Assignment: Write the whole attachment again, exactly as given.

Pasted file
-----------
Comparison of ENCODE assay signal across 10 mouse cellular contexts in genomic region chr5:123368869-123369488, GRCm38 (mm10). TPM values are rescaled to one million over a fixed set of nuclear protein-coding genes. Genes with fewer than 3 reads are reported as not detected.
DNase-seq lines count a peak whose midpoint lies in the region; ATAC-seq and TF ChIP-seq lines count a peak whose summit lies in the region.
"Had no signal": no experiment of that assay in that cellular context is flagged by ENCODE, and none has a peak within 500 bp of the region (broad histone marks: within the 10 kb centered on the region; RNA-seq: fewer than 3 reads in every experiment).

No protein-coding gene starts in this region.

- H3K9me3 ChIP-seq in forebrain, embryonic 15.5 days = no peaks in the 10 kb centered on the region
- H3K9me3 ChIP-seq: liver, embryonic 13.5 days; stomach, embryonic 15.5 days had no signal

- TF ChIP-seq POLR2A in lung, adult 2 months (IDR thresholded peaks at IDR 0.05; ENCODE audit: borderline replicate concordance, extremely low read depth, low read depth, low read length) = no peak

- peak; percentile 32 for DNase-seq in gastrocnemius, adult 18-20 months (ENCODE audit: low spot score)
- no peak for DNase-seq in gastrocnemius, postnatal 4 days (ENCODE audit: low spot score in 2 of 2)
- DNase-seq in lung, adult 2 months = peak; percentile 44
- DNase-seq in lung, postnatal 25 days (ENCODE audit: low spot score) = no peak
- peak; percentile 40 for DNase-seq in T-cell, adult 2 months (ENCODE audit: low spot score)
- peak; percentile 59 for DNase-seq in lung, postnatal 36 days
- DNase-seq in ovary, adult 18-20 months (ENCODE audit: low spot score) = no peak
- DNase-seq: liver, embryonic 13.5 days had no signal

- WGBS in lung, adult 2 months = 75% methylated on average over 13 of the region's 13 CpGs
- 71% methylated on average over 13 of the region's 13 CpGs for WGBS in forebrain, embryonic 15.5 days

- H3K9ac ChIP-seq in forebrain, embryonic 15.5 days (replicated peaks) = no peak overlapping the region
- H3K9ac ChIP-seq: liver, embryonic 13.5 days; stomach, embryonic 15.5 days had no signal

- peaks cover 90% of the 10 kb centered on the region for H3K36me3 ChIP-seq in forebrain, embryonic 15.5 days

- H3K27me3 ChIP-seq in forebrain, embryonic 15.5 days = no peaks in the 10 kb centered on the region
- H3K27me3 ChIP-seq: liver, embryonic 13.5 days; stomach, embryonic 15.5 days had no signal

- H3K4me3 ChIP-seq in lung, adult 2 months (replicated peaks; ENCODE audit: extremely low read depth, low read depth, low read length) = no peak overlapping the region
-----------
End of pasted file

Comparison of ENCODE assay signal across 10 mouse cellular contexts in genomic region chr5:123368869-123369488, GRCm38 (mm10). TPM values are rescaled to one million over a fixed set of nuclear protein-coding genes. Genes with fewer than 3 reads are reported as not detected.
DNase-seq lines count a peak whose midpoint lies in the region; ATAC-seq and TF ChIP-seq lines count a peak whose summit lies in the region.
"Had no signal": no experiment of that assay in that cellular context is flagged by ENCODE, and none has a peak within 500 bp of the region (broad histone marks: within the 10 kb centered on the region; RNA-seq: fewer than 3 reads in every experiment).

No protein-coding gene starts in this region.

- H3K9me3 ChIP-seq in forebrain, embryonic 15.5 days = no peaks in the 10 kb centered on the region
- H3K9me3 ChIP-seq: liver, embryonic 13.5 days; stomach, embryonic 15.5 days had no signal

- TF ChIP-seq POLR2A in lung, adult 2 months (IDR thresholded peaks at IDR 0.05; ENCODE audit: borderline replicate concordance, extremely low read depth, low read depth, low read length) = no peak

- peak; percentile 32 for DNase-seq in gastrocnemius, adult 18-20 months (ENCODE audit: low spot score)
- no peak for DNase-seq in gastrocnemius, postnatal 4 days (ENCODE audit: low spot score in 2 of 2)
- DNase-seq in lung, adult 2 months = peak; percentile 44
- DNase-seq in lung, postnatal 25 days (ENCODE audit: low spot score) = no peak
- peak; percentile 40 for DNase-seq in T-cell, adult 2 months (ENCODE audit: low spot score)
- peak; percentile 59 for DNase-seq in lung, postnatal 36 days
- DNase-seq in ovary, adult 18-20 months (ENCODE audit: low spot score) = no peak
- DNase-seq: liver, embryonic 13.5 days had no signal

- WGBS in lung, adult 2 months = 75% methylated on average over 13 of the region's 13 CpGs
- 71% methylated on average over 13 of the region's 13 CpGs for WGBS in forebrain, embryonic 15.5 days

- H3K9ac ChIP-seq in forebrain, embryonic 15.5 days (replicated peaks) = no peak overlapping the region
- H3K9ac ChIP-seq: liver, embryonic 13.5 days; stomach, embryonic 15.5 days had no signal

- peaks cover 90% of the 10 kb centered on the region for H3K36me3 ChIP-seq in forebrain, embryonic 15.5 days

- H3K27me3 ChIP-seq in forebrain, embryonic 15.5 days = no peaks in the 10 kb centered on the region
- H3K27me3 ChIP-seq: liver, embryonic 13.5 days; stomach, embryonic 15.5 days had no signal

- H3K4me3 ChIP-seq in lung, adult 2 months (replicated peaks; ENCODE audit: extremely low read depth, low read depth, low read length) = no peak overlapping the region